When I was a student at Anderson College, the Academic Dean wanted me to teach there after I got out of school. He said I would need to get a Master's Degree first. So, after I graduated from PC with a BA in Fine Arts, I took off a year and worked at Belk Department Store to get enough money for a car that would take me to graduate school. I chose Southwestern Baptist Theological Seminary in Fort Worth TX for a couple of reasons. Both my parents had gone there, and it was easy to be accepted. My grades were not the best in college. In order to go to SWBTS, one had to take a personality test called the MMPI. I did and was accepted. I drove from SC to TX in my Ford Maverick and moved into the men's dorm. I had a private room. The school did not have a major in the Arts, so they invented the Communications major for me. For my master's thesis, they had me direct a play. It was a huge cast, and we never got everybody together until the dress rehearsal. I was popping Rolaids like candy, but it was a success. I wrote a one-act while there that we did for a youth conference. 9 months later, the idea turned up in a Wendy's commercial, but there was nothing I could do, as the play wasn't copyrighted. Live and learn. After I graduated, I contacted Anderson College, but the Academic Dean had moved on, and they didn't know anything about the deal he made with me. Oh well.

Monday, March 17, 2008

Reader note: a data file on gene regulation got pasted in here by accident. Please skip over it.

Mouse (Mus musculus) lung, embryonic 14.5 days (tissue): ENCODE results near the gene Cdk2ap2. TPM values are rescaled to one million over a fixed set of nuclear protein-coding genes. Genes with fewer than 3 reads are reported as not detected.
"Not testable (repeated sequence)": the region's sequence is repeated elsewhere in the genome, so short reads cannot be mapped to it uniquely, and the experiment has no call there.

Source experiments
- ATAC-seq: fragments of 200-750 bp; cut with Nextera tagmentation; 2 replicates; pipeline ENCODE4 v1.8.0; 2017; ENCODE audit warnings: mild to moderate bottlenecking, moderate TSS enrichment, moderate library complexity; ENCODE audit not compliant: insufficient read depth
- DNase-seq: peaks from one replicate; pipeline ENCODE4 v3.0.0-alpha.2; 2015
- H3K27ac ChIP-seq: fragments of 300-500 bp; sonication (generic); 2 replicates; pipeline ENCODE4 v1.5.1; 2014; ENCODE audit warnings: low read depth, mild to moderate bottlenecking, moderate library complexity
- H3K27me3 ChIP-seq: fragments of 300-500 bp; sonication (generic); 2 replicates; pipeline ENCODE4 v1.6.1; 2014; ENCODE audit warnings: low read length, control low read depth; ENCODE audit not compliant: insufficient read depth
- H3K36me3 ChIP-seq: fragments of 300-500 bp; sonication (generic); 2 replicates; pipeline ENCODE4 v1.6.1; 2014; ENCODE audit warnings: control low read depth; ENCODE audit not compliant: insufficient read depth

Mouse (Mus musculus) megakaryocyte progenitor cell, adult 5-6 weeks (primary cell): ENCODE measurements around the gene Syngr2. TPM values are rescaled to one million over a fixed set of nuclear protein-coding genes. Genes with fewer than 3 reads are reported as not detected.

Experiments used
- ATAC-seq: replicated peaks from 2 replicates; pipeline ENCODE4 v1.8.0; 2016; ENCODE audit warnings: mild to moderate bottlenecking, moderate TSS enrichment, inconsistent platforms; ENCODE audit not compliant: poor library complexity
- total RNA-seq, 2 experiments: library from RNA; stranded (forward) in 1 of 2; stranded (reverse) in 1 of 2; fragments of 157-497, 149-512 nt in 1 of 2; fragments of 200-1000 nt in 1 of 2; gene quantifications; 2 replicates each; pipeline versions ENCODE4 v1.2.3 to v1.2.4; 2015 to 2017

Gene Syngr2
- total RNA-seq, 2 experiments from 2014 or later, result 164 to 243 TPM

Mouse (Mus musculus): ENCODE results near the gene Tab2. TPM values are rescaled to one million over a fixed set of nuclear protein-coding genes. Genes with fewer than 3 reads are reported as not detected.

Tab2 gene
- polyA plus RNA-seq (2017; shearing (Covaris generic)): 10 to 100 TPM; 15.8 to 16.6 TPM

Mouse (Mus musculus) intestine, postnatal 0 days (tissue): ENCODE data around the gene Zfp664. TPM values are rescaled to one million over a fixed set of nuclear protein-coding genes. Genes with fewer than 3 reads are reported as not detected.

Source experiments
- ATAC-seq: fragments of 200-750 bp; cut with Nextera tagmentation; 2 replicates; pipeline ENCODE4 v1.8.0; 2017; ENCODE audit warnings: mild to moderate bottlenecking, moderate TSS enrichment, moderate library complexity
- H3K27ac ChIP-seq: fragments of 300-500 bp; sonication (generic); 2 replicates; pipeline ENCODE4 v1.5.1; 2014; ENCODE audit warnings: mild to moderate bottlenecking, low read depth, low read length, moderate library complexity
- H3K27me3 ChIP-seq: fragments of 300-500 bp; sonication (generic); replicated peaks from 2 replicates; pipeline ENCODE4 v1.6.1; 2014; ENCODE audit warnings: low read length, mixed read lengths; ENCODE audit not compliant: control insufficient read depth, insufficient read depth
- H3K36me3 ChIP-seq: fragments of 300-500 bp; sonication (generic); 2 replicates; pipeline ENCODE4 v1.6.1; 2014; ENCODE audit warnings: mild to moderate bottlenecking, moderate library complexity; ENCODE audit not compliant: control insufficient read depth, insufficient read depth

As you can see, I was a troublemaker at PC. I did plays and was very good there, but I wanted change. My best friend was the editor of the school newspaper. We did stuff like call a wrecker to tow away the Dean of Students car out of his driveway at 2am and watch the Dean run outside in his bathrobe yelling "That's my car". It was a good time. The last weekend before graduation, most of the students had moved out, and there were just a few of us still there. A guy, who had a phone in his room, mistakenly left his room unlocked. Me, the editor, and a couple other guys found the phone. For two days and nights, we called all over the world on his phone. While some of us slept, others would call, so someone was always on the phone. I called the Israeli embassy in NYC and told them that I was with the British government, and we didn't appreciate their treatment of our citizens. We called Hawaii to book hotel ballrooms for non-existent weddings, using the local numbers. We called Paris and enrolled in the Sorbonne. We called China to try and speak to the Premier. It was great. A week later, the editor and I were standing around before graduation, and the guy whose phone we used came up to us all frantic. He had gotten the phone bill, not knowing that we were the ones who used it. The bill was $1500. We assured him that he wouldn't have to pay it, if he could prove he wasn't there. We acted very innocent. Then, after he left, we looked in the graduation program for our names and couldn't find them. We got scared. How could we explain it to our parents that they weren't letting us graduate? A week before, I had been called into the registrar's office and was told that I was 3 hours short, but they were going to let me graduate, because they wanted to get rid of me. I had gone over and told my editor friend, and he ran an article about the registrar making a deal with me. So, we thought maybe this was their way of getting back at us. Then, much to our delight, we found that we were looking on the Bachelor of Science page, and our names were on the Bachelor of Arts page. Relief. For all concerned.